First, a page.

Horace Dediu shows us total app installations from the iOS app store and the Google Play store. For a long time, Apple had a substantial lead despite Android's large market share thanks to a much higher level of apps per device. But though Apple still sells many more apps per device than Google the headline gap is narrowing.
This matters because of network effects. You want to buy a computing device that runs great apps. And people want to write apps for a platform that has lots of customers. The fact that iOS owners have been better customers than Android owners has clearly been a major consideration for a lot of developers in terms of where to spend their time and energy and that, in turn, has been a strength of the iOS platform. Now this doesn't distinguish between paid apps and free downloads, and so I think there's still a lot of evidence that the App Store is a superior marketing platform for most people. But if Android keep narrowing this gap, a key Apple advantage could go away quite quickly.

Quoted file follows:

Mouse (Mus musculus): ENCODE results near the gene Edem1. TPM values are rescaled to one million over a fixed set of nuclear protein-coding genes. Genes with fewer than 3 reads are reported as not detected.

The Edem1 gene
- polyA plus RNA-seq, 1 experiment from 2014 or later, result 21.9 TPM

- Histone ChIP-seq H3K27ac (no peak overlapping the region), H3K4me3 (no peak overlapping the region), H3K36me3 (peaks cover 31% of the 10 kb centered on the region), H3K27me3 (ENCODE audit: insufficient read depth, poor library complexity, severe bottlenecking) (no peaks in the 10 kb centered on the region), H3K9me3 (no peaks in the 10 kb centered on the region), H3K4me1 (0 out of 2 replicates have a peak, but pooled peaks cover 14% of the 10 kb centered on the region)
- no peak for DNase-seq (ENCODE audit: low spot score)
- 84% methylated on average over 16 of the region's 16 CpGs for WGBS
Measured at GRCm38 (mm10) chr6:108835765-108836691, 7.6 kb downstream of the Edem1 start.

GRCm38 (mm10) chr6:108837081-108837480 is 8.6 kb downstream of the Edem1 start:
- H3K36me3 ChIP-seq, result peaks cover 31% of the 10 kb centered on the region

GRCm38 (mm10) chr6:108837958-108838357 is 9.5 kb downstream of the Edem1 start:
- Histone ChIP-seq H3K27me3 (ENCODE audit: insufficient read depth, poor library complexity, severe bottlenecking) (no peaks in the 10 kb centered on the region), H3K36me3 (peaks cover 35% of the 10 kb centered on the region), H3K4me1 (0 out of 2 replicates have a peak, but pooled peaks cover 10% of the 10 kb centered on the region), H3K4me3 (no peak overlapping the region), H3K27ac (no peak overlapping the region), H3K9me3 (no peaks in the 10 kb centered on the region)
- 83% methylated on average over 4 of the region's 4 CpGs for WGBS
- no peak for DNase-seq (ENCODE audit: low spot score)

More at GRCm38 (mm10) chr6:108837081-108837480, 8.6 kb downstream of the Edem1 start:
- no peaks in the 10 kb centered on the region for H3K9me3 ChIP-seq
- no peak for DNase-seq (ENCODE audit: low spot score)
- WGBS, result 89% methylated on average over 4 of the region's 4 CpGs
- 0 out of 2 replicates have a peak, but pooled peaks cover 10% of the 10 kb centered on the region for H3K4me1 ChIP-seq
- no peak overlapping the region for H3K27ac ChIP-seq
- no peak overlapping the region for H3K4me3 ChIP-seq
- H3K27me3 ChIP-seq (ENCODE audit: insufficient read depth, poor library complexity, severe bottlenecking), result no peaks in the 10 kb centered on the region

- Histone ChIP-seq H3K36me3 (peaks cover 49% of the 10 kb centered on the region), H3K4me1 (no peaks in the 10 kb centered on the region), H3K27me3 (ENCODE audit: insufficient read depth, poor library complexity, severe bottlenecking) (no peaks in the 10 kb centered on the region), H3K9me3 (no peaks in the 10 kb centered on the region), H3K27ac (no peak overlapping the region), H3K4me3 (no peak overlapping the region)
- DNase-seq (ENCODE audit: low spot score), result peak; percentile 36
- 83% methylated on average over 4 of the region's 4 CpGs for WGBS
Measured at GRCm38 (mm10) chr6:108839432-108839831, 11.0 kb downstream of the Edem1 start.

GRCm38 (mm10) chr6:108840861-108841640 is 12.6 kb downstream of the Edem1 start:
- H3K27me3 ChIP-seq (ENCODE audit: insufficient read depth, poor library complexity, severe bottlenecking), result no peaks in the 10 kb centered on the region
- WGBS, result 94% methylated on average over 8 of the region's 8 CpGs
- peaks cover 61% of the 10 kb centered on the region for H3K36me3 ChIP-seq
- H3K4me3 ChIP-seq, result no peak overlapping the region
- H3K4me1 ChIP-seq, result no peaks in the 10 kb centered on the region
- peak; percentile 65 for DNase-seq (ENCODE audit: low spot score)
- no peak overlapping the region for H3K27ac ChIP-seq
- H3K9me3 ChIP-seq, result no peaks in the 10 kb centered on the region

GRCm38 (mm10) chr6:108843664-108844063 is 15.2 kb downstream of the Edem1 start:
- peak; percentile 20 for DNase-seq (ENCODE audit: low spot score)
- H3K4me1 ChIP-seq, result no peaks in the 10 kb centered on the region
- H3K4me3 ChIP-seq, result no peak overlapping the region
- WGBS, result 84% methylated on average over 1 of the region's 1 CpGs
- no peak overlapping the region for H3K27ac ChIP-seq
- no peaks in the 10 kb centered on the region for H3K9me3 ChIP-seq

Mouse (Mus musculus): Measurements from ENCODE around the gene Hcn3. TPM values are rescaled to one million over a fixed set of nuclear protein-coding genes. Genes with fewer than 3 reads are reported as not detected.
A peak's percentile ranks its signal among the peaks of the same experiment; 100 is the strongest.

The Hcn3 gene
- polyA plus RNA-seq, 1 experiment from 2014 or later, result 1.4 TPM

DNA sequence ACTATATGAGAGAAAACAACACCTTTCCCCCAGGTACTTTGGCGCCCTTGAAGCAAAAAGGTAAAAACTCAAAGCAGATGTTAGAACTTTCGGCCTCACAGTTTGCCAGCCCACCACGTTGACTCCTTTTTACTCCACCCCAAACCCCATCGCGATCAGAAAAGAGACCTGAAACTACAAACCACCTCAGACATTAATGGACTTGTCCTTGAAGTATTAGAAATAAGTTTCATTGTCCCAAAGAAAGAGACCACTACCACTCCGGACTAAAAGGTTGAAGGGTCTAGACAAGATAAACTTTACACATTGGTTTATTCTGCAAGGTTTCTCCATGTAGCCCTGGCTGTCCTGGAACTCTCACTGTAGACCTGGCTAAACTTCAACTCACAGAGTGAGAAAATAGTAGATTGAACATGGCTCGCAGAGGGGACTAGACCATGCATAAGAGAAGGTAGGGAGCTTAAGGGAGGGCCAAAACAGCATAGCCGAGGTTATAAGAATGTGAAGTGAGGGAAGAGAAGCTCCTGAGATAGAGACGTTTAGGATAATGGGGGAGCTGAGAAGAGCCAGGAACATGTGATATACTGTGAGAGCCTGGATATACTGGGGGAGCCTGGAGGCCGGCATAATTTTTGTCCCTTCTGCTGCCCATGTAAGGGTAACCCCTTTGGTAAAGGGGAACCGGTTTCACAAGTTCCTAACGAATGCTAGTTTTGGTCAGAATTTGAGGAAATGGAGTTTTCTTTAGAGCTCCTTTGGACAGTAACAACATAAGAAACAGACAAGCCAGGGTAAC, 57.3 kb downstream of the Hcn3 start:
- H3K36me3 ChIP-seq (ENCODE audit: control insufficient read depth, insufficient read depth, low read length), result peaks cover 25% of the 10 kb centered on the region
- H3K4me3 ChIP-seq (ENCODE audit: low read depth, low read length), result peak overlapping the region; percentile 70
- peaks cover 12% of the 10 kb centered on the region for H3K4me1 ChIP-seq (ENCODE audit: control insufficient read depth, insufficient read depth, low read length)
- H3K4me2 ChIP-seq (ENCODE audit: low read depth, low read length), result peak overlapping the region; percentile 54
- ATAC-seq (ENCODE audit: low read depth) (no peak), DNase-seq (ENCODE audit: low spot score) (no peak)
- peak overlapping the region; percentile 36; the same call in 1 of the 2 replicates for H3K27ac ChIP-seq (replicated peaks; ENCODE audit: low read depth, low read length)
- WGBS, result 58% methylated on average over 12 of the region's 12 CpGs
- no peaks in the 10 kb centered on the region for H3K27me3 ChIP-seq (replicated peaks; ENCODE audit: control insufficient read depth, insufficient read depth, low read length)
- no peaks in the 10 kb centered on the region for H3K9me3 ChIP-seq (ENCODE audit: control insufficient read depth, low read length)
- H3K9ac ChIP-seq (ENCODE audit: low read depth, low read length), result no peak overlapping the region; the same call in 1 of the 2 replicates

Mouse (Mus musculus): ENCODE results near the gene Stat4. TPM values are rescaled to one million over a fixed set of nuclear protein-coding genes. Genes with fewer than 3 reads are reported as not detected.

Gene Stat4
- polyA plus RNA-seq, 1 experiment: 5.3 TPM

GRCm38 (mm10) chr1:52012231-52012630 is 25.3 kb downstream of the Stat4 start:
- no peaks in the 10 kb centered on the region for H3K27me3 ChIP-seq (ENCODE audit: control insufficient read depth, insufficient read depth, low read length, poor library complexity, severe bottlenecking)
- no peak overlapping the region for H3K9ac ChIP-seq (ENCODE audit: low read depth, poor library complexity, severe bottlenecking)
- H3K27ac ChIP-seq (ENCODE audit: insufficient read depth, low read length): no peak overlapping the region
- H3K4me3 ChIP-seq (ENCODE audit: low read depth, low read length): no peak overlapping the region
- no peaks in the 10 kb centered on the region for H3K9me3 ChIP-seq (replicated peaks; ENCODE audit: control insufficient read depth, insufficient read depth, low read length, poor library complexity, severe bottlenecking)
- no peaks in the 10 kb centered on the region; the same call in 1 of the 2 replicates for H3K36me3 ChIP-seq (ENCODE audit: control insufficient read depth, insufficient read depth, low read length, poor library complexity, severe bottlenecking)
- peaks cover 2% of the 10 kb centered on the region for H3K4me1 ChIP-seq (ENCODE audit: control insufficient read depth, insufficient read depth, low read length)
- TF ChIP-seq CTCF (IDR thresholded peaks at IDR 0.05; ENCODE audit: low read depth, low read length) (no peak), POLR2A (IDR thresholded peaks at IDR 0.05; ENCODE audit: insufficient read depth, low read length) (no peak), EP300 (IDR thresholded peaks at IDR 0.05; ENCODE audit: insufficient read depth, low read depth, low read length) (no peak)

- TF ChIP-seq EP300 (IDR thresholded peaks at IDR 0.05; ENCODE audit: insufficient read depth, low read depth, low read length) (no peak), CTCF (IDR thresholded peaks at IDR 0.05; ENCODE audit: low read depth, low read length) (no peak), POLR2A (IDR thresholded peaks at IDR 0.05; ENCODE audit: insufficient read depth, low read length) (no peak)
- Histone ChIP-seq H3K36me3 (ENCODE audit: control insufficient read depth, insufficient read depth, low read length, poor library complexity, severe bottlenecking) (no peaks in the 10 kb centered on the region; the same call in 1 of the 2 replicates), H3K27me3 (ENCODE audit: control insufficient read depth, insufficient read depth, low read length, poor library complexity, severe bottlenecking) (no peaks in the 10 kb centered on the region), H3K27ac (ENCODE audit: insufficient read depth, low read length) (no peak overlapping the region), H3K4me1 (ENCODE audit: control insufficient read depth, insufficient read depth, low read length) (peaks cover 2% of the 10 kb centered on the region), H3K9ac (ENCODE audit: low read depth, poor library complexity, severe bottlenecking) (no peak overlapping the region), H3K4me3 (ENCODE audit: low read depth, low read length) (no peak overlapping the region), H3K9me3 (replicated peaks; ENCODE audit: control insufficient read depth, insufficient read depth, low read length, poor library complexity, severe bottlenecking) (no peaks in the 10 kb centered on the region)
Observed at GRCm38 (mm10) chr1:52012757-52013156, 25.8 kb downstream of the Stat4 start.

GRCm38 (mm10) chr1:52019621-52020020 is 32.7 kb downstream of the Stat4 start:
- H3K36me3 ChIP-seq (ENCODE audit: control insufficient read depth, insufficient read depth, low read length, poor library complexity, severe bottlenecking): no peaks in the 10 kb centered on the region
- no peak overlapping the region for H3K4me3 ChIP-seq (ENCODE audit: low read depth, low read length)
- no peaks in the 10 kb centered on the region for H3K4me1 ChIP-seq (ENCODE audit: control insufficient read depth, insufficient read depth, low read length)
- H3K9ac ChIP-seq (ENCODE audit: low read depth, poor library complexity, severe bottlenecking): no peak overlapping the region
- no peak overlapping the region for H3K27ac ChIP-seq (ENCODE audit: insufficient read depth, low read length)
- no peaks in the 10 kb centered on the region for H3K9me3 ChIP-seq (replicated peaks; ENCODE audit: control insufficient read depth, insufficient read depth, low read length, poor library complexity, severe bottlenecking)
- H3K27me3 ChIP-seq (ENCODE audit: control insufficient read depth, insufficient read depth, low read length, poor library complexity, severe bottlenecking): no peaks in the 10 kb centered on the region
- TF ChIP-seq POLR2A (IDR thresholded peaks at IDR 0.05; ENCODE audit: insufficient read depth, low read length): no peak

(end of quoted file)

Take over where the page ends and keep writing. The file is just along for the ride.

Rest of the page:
This is the strong argument advanced by the Church of Market Share—as both platforms mature and become "good enough", the larger platform will tend to win out due to network effects. I think the inevitability that some people attach to that idea is misguided. In theory, the huge operating surplus that iOS generates for Apple can and should be used to keep pushing the platform forward to make it better and better. But we haven't yet seen all that Apple cash deployed in a way that creates a new obvious qualitative edge for the company. That's the challenge going forward. In a competitive marketplace, Apple can't count on the app gap lasting forever.